Let’s make something absolutely clear: Josh Beckett wasn’t his old, dominant, 2007 self in the Tuesday twilight at Fenway Park.
“I’ve seen him much, much better than that,” said Mariners batting coach Chris Chambliss, after Beckett blanked his hitters for seven innings in Boston’s 5-0 win. “He threw a good game. What can I say? I’ve seen (his stuff) a lot better, but that’s not to take anything away from him.
“The adjectives don’t matter. It’s the numbers that count. You don’t score, you don’t score. It’s still the same result, whether it’s dominant or not dominant.”
Chambliss is a veteran appraiser of Red Sox pitching, having spent six seasons with the Yankees. He was standing on second base when Bucky Dent’s home run went over the Green Monster on Oct. 2, 1978. And Beckett corroborated Chambliss’ assessment, saying he survived on “guile” through the final three innings.
Beckett turned 32 Tuesday, further underscoring the point that he’s not the Cy Young Award contender he was during his late 20s. But does he have a chance to be a solid No. 2 starter this season? Based on Tuesday’s performance, the answer is yes.
Actually, Beckett was having a decent season before he helped the (surging!) Red Sox wrap up their fifth straight victory. His superficial stats aren’t inspiring: 3-4 record, 4.97 ERA. But take a closer look. He has five quality starts among seven outings this season, tied with Jon Lester for the team lead. When play began Tuesday, only 20 American League pitchers had at least five quality starts (six or more innings, three or fewer earned runs). Now Beckett is among them. How awful could he be?
Oh, right. I forgot.
Beckett was foolish to (a) hit the links when he was supposedly too injured to pitch and (b) refuse to apologize for doing so. He should understand that much — even if he won’t admit it — after hearing boos from the Fenway faithful after last Thursday’s flop against the Cleveland Indians.
But Beckett was right when he said last week those jeers were related to baseball, not golf. We know that for certain now. Five days later, in the same stadium, Beckett heard encouragement and applause. The only difference was his performance.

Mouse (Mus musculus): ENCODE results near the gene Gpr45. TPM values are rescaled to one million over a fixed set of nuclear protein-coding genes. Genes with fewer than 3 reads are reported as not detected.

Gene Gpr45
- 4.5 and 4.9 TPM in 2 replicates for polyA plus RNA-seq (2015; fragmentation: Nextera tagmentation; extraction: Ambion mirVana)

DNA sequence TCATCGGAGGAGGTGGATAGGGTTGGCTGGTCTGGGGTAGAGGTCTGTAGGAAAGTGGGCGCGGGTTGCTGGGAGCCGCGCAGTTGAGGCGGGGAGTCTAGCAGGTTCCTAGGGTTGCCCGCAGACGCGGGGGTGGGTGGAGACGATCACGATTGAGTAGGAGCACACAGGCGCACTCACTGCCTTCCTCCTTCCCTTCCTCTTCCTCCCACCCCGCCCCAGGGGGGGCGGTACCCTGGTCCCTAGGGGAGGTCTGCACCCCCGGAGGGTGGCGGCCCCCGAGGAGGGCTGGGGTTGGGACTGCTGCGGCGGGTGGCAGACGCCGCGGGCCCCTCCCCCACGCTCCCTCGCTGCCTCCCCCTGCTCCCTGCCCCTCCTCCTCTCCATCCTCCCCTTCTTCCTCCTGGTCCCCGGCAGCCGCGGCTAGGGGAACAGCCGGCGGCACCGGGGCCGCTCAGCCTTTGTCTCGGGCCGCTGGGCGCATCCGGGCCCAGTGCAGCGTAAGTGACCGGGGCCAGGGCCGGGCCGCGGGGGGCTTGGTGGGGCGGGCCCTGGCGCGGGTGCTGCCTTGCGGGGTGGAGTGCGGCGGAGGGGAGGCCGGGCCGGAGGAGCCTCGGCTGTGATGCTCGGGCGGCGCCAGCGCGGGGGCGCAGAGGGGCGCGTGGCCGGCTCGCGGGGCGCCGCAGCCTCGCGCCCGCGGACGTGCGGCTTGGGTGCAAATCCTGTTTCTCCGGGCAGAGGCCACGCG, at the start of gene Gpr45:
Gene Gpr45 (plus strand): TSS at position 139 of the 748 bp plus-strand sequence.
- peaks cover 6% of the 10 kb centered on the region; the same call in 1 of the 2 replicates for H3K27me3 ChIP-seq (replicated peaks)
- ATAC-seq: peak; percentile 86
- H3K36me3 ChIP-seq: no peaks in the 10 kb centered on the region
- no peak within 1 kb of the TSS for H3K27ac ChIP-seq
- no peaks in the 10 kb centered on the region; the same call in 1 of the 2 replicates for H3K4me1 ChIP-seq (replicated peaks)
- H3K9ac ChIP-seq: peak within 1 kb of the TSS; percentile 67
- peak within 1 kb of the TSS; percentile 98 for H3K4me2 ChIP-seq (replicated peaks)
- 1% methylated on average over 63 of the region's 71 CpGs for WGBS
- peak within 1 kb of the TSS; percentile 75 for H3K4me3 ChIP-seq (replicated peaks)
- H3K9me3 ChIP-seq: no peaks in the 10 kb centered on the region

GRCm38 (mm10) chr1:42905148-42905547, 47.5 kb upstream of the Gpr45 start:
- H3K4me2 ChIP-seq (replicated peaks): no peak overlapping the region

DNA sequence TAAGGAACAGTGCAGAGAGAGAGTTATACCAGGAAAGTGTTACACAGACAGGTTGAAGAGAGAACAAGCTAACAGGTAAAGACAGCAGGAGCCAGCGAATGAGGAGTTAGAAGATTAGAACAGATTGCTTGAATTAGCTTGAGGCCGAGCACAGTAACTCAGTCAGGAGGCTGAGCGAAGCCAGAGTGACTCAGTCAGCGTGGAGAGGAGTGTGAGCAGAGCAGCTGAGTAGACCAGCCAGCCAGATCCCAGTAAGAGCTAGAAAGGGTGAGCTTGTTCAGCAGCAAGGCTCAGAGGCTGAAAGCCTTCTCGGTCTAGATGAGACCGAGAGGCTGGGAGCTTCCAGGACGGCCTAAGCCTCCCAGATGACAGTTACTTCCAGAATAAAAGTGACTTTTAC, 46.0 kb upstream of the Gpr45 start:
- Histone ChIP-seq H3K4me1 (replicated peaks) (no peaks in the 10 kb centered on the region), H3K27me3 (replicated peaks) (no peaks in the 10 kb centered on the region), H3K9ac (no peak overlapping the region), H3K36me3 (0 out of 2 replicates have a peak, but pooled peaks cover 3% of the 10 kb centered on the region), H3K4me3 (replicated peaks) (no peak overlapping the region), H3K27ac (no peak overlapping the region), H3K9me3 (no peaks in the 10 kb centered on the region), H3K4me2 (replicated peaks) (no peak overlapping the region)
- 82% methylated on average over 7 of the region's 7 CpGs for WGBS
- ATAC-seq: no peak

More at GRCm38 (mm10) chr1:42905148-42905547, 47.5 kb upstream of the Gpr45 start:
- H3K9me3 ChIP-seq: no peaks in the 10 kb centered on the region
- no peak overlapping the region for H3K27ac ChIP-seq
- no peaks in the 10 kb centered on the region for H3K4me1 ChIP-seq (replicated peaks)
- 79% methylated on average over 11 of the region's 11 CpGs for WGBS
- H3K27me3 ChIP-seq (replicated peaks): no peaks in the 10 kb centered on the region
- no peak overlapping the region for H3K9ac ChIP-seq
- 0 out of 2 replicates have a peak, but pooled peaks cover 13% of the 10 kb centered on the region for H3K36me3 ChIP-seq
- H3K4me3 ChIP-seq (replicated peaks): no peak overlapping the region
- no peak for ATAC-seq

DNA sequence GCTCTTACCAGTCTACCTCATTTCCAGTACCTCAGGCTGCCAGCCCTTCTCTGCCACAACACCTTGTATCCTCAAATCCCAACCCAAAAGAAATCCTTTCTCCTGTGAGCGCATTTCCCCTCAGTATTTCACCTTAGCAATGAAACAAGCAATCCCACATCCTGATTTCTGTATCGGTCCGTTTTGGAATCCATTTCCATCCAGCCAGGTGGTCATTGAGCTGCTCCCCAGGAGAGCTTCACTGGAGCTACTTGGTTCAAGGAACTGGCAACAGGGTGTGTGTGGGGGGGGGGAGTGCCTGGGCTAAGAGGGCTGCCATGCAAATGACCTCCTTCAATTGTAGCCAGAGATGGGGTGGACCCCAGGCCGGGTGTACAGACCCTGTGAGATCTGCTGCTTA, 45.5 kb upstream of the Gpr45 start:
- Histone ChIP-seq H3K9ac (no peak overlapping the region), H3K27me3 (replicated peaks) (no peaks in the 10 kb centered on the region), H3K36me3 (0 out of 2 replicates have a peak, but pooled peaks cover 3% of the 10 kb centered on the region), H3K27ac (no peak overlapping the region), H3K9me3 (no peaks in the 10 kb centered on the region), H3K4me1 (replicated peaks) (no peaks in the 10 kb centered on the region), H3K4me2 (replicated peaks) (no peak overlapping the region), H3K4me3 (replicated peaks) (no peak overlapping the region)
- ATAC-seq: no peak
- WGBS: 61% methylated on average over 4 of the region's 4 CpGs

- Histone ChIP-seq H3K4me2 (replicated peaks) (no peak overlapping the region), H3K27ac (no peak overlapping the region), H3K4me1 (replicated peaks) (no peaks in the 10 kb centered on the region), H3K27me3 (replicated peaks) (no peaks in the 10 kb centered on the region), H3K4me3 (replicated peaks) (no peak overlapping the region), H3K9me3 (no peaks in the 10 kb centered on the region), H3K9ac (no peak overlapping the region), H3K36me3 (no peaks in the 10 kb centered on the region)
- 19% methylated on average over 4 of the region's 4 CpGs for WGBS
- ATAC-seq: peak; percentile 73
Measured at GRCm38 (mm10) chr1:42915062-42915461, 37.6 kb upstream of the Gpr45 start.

This time, at least, fan fickleness worked in his favor.
But Beckett isn’t the type to give the public (or media) credit for adding to his motivation. He’s stubborn that way. When I asked Beckett how gratifying it was to perform well amid the focus on him over the last week, he said, “It’s nice. These guys have been playing their butt off all year. It’s nice to just keep them in the game and get a win.”
Beckett said he didn’t carry additional focus or motivation into the start. He did mention that his family was supportive during the tumultuous week. “I heard from some other baseball guys,” he added. “It’s been nice.” But that was it. No talk of vindication, validation or revenge.
Just one well-pitched game.
“He had a great presence all week,” manager Bobby Valentine observed. “David Ortiz whispered in my ear and said, ‘Watch him pitch today.’ There was something there. He belongs on that hill. He looked very comfortable.”
What was different between the starts? Well, for one thing, it wasn’t the velocity. Beckett’s four-seam fastball ranged from 91 to 93 mph in the early innings — just as it had against Cleveland — before it lost steam near the end. The overall approach was similar, too, as Beckett threw many of his fastballs away. He didn’t intimidate by pounding the ball inside, as he would have in years gone by.
Instead, the differences were subtle. His fingers were on top of the ball, which added sinking action. His changeup and curveball generated swings and misses. His overall location was better. Judging by the results — four hits, all singles — it didn’t appear Beckett tipped his pitches, as Valentine feared he had done in the Cleveland start. “I wish I would have heard that,” quipped Seattle outfielder Michael Saunders, who went 1-for-3.
Let’s be honest: Beckett was facing the right team. The Mariners have an on-base percentage of .287, and I wonder sometimes how the number is that high. Seattle manager Eric Wedge played the percentages by stacking eight left-handed hitters in his lineup, but many were short on experience, power or both.
Even as Beckett outsmarted the young Mariners hitters, he had a few anxious moments. Justin Smoak hit what looked like a towering home run around the Pesky Pole, but the umpires didn’t overturn their initial foul call on video review. (“We were jumping up and down in the dugout,” Saunders said. “I couldn’t believe it.”) In the fifth, Saunders sent a rope down the right-field line that veered just foul. Kyle Seager’s bid for a three-run homer died on the warning track in the deepest recess of right field.
“He’s been around, he’s had success, and he’s had success for a reason: He’s got good stuff,” Saunders said of Beckett. “At the same time, you look at the box score and I don’t think it does our team justice. We hit a lot of balls on the nose and didn’t have much to show for it.”
Yet, to the extent that Beckett needed to (a) rebuild goodwill with the locals, (b) demonstrate the wherewithal to retire big league hitters and (c) win, the day was an unqualified success.
The Red Sox don’t have the 27-year-old Beckett anymore. But after one day, the 32-year-old version looks OK.